Indeed, many Senegalese marched alongside the Lebanese community in the streets of Dakar. West Africa’s solidarity with Lebanon, as Mr. Hachem describes, seems apparent not only in Dakar, but across the region. On August 8, 2,000 Guineans of both Lebanese and African descent protested in the streets of the capital, Conakry. Similar demonstrations took place in Sierra Leone, Togo, and Mali the day before.
Yet marching and waving banners in Senegal is altogether different than it might be in Iran or Afghanistan, said Divinity School Professor Lamin Sanneh of Yale University, who specializes in West African Islam.
“Senegalese Islam in general is a moderate form of Islam,” Professor Sanneh said. “It is Islamic but also African, so there is a connection to traditional African ethics. It is a hybrid culture.”
Senegal has often resisted religious interpretations that could compromise its cultural brand of Islam. Indeed, the faithful are overseen by Brotherhoods, which Professor Sanneh described as a mélange of African and Islamic influence. “You get those fiery sermons, but they are moderated,” he said. Far from their Middle Eastern counterparts, Senegalese Brotherhoods have yet to equate local culture with Islam and know instead that they are charged with upholding that difference.
At the same time that it resists an extremist identity, however, Senegal is increasingly aware of the growing influence of Muslim heavyweights in the Middle East. The Senegalese government and intelligencia are poised to show their solidarity with the Arab world. The nation is slated to host an Islamic Conference in 2007, for which it is remodeling the city—building hotels and a network of new highways.
A local government council member at the rallies who asked to remain anonymous said that much of the Senegalese intellectual community was represented at the protests. She affirmed that the protest had obtained the necessary government clearance without difficulty.
Representatives from the Senegalese government and the large Murid Muslim Brotherhood spoke to the crowd in condemnation of the Israeli attacks.
Moreover, Senegalese diplomats joined a Conference of 14 other Muslim nations, among them Iran, Syria, Indonesia, and Turkey, in Malaysia on August 3. Participants demanded a ceasefire and stated in a written declaration: “We express our full support for and solidarity with the Government and people of Lebanon in their legitimate and heroic resistance against the Israeli aggression.”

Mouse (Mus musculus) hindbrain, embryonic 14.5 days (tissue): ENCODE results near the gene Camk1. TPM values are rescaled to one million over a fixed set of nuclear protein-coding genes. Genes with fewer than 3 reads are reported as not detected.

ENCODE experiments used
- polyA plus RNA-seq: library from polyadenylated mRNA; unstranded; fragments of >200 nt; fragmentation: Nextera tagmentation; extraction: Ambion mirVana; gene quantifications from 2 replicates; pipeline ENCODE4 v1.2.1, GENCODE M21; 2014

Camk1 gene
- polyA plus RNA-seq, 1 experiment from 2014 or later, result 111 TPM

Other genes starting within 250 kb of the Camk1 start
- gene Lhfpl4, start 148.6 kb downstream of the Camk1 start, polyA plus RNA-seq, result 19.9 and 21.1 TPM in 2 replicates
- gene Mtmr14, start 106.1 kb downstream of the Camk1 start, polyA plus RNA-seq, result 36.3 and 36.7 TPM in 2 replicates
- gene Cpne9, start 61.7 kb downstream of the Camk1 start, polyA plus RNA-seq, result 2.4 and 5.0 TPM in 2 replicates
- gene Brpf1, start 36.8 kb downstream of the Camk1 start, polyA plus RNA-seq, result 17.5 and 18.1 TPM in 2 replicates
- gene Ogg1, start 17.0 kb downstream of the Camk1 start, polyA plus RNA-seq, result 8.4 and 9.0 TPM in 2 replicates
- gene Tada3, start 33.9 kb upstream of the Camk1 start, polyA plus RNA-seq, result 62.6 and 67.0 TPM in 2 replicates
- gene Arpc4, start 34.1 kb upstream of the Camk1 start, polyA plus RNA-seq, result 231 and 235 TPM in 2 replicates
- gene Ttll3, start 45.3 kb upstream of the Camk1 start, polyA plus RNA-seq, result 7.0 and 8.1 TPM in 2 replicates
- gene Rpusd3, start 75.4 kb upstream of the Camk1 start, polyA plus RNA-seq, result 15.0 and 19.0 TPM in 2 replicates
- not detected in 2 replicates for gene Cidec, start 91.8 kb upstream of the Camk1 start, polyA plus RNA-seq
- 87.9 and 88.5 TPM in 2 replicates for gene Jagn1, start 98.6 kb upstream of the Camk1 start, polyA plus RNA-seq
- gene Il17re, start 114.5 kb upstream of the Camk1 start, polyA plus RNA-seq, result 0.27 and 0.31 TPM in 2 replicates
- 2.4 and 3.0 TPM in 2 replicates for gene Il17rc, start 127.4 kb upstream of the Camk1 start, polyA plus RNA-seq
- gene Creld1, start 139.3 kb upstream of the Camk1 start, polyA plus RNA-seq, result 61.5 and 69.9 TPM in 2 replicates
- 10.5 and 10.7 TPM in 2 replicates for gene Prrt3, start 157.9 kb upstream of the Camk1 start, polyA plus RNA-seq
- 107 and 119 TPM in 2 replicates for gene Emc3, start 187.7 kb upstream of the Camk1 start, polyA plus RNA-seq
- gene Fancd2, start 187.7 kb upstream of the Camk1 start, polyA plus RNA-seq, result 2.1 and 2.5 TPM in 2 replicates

Fiery condemnations abroad have assuaged Senegal of its obligatory solidarity, and relieved it of any duty to more extremist support.
Neighbors and Friends?
The protests, then, appear an isolated event. Professor Sanneh said, “Any manifestation is a product of local connections that people have built up over the years, rather than Senegal wanting to take place in an Islamic movement.”
Where both geopolitics and rhetoric have failed to support an active pro-Lebanon movement among the Senegalese, historical alliances with the Lebanese may have done a bit. Even here however, support comes from political and economic elites who have maintained relationships with the diaspora over time. On the streets, mutual skepticism remains the norm between Senegalese of African and Lebanese descent.
What can we do?
While many Senegalese protested Israel’s actions, countless others watched curiously as the wave of protesters moved across the city. Small black leaflets were distributed with pictures of bloody Lebanese children, injured by military incursion.
A few hours after the marches in Dakar, banners had fallen down and local Senegalese beggars collected the long sheets of plastic to use as tarps and blankets. Aside from understanding that it was a march organized by the Lebanese, many were at a loss to explain the morning’s events.
The day after protests ended, Lebanese stores opened again in Dakar and business—it seemed—was back to usual.
However vibrant the movement among Lebanese-Senegalese may be, politics and religion alike have failed to forge ties with the black Senegalese population.
For this, and other reasons, the Lebanese protestors seemed at a loss. “We cannot do anything. It’s frustrating and unacceptable,” said Mr. Hachem as he left the restaurant and returned to his home in central Dakar.
On paper, Senegal says it wants to help. But now the streets are empty.
Reporting for this Article was Originally published in the International Herald Tribune. July 21, 2006